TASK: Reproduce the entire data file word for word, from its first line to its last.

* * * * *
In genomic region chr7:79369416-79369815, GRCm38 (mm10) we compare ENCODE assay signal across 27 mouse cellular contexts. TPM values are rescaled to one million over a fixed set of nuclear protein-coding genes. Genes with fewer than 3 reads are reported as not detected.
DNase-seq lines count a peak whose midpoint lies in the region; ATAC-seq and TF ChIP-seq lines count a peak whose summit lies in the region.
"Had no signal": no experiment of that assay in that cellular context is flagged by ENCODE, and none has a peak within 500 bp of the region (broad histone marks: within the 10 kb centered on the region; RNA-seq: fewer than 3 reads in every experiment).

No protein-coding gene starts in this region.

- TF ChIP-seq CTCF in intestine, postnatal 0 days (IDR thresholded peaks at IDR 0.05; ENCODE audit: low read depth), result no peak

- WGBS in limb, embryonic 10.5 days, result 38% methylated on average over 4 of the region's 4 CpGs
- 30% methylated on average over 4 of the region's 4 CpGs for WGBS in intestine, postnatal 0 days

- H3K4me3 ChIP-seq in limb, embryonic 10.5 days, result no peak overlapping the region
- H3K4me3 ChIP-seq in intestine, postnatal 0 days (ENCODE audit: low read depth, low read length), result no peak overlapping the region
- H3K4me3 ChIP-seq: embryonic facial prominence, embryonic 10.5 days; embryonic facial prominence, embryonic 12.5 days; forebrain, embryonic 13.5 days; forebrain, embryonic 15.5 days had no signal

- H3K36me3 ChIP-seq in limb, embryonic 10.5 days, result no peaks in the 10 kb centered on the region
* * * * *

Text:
In genomic region chr7:79369416-79369815, GRCm38 (mm10) we compare ENCODE assay signal across 27 mouse cellular contexts. TPM values are rescaled to one million over a fixed set of nuclear protein-coding genes. Genes with fewer than 3 reads are reported as not detected.
DNase-seq lines count a peak whose midpoint lies in the region; ATAC-seq and TF ChIP-seq lines count a peak whose summit lies in the region.
"Had no signal": no experiment of that assay in that cellular context is flagged by ENCODE, and none has a peak within 500 bp of the region (broad histone marks: within the 10 kb centered on the region; RNA-seq: fewer than 3 reads in every experiment).

No protein-coding gene starts in this region.

- TF ChIP-seq CTCF in intestine, postnatal 0 days (IDR thresholded peaks at IDR 0.05; ENCODE audit: low read depth), result no peak

- WGBS in limb, embryonic 10.5 days, result 38% methylated on average over 4 of the region's 4 CpGs
- 30% methylated on average over 4 of the region's 4 CpGs for WGBS in intestine, postnatal 0 days

- H3K4me3 ChIP-seq in limb, embryonic 10.5 days, result no peak overlapping the region
- H3K4me3 ChIP-seq in intestine, postnatal 0 days (ENCODE audit: low read depth, low read length), result no peak overlapping the region
- H3K4me3 ChIP-seq: embryonic facial prominence, embryonic 10.5 days; embryonic facial prominence, embryonic 12.5 days; forebrain, embryonic 13.5 days; forebrain, embryonic 15.5 days had no signal

- H3K36me3 ChIP-seq in limb, embryonic 10.5 days, result no peaks in the 10 kb centered on the region